Pedigree is on Liverpool's side. The Merseyside club have won five European Cups, more than any other English club and surpassed only by Real Madrid and Milan.
Salah (photo: AP)
Liverpool's last taste of the elixir of continental victory was in 2005, so it's about time to uncork the bubbly.
If Liverpool falter in the Champions League, there is always the Africa Cup of Nations. As fate would have it, the tournament is being staged in Egypt, Salah's territory, even though it was not the original venue. Cameroun were stripped of hosting the biennial tournament for failing to meet the organisational requirements of the one-month event. Egypt won the rights to host after a crushing 16-1 vote count against sole contender South Africa, with one abstention.
Lady Luck accompanied Egypt farther as this will be the first Africa Cup expanded from 16 to 24 teams. That increase translates to a more diluted field.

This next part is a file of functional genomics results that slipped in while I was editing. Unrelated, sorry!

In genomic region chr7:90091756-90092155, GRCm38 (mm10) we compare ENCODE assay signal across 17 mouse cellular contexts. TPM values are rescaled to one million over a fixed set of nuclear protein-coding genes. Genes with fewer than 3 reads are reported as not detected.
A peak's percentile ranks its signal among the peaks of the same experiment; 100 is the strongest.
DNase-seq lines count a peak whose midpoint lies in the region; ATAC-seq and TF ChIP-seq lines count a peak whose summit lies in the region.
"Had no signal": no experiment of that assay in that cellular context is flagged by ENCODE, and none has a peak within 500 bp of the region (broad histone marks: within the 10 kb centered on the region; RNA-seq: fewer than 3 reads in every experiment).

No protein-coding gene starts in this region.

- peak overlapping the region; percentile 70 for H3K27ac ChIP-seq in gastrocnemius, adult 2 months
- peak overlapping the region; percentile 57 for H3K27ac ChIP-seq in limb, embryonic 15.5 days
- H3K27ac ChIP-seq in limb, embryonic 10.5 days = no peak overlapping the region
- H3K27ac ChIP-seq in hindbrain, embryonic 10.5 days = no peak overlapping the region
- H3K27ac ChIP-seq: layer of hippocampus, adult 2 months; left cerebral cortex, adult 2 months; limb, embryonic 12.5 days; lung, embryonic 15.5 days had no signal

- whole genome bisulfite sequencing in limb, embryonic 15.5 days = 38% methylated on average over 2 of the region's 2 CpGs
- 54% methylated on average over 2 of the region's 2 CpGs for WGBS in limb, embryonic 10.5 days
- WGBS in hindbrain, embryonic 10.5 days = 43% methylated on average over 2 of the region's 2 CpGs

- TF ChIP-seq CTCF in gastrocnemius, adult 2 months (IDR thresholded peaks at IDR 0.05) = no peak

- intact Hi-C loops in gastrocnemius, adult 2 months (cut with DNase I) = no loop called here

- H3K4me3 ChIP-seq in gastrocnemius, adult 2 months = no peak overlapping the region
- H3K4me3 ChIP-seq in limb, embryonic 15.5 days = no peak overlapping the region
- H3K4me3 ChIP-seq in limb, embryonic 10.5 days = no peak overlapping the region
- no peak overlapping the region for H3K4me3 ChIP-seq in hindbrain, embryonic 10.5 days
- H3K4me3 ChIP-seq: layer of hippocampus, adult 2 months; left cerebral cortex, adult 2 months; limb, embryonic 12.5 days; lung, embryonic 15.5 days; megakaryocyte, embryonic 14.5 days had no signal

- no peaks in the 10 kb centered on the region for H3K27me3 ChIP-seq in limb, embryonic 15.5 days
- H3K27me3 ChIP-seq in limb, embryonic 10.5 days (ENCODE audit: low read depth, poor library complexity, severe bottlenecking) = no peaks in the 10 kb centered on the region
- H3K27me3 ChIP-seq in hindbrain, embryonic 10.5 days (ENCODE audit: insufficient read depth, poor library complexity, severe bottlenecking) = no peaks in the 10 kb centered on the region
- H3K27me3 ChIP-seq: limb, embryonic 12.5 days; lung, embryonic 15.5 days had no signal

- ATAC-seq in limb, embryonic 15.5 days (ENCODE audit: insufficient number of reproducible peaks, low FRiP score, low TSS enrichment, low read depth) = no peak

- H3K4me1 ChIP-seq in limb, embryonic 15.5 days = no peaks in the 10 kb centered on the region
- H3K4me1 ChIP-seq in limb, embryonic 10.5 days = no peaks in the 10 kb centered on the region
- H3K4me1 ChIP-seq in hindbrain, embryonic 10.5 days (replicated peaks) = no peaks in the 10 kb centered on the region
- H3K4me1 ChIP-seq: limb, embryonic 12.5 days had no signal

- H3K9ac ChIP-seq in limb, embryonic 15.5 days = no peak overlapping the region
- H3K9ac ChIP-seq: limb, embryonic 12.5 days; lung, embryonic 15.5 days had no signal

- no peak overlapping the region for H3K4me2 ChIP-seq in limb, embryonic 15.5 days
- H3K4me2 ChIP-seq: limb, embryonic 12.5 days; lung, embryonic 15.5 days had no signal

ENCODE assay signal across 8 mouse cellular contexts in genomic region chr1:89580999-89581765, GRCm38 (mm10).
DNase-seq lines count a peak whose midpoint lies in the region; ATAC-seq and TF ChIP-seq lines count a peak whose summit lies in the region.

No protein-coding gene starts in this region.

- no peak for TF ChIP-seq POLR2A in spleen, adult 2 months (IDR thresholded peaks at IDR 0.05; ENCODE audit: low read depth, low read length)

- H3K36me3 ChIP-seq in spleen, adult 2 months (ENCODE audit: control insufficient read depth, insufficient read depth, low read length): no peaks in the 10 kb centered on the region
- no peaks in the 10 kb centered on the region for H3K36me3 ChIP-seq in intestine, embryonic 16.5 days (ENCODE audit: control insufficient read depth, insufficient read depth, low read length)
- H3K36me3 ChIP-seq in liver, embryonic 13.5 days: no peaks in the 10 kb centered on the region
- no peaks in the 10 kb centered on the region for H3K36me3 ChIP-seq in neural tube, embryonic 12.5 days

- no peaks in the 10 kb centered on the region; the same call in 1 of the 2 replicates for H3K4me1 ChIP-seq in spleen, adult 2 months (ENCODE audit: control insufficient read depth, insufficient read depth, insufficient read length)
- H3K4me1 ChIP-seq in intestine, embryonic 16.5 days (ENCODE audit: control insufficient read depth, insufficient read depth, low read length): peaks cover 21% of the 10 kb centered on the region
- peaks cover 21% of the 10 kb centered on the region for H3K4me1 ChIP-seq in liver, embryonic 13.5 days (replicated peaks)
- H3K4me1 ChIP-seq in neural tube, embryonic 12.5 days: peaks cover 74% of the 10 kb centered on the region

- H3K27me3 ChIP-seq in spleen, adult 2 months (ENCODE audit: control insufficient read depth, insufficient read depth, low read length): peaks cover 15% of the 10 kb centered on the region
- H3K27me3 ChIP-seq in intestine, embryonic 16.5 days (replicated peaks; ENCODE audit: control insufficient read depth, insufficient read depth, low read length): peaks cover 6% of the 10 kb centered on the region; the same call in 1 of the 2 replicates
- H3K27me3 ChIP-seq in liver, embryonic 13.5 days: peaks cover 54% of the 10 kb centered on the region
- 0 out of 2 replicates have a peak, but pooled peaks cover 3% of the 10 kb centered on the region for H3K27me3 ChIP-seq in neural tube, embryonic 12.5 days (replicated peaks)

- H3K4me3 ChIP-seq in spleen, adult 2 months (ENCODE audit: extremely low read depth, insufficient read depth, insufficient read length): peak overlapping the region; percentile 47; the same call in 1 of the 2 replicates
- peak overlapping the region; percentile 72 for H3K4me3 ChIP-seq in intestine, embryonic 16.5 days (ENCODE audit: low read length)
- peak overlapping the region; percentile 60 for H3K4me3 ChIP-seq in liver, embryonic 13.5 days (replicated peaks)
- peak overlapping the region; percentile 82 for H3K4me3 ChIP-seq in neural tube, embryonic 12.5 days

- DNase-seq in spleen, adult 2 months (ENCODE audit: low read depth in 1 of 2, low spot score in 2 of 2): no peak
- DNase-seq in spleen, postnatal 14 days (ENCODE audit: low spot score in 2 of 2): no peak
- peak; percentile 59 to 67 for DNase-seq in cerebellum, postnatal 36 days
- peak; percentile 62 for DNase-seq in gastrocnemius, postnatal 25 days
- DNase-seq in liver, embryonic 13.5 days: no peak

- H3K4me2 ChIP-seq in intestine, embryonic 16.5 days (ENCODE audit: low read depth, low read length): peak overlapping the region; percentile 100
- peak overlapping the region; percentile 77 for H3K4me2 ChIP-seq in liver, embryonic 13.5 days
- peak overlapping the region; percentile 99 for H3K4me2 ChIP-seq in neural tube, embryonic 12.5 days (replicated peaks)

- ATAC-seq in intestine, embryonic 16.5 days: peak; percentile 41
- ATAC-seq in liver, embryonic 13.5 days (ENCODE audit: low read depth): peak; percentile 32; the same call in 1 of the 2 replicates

However, the usual African powerhouses will be on show, including Ivory Coast, Ghana, Nigeria and Senegal, not to mention Egypt's forever North African nemesis Algeria, Tunisia and Morocco.
Nor should Mauritania, Madagascar and Uganda be overlooked. Minnows in the past, they were last week voted the best three countries on the continent.
Egypt have Africa's number and, as such, this tournament holds the most promise for Salah to come out a team winner. Egypt have won the Africa Cup a record seven times, at one stretch winning three times in a row, another record. They were also in the finals in 2017 before going down to Cameroun.
If Salah is going to become the best player in the world, he must help Liverpool or Egypt or both capture at least one piece of silverware. Single awards might simply not be enough.
When Luka Modric won last year's title as the best, he did it without individual accomplishments. He reached the top because his Real Madrid won the Champions League and Croatia got to the final of the World Cup.
Ronaldo took second in the vote, again without any major achievements of his own, but he had a Champions League medal wrapped around his neck.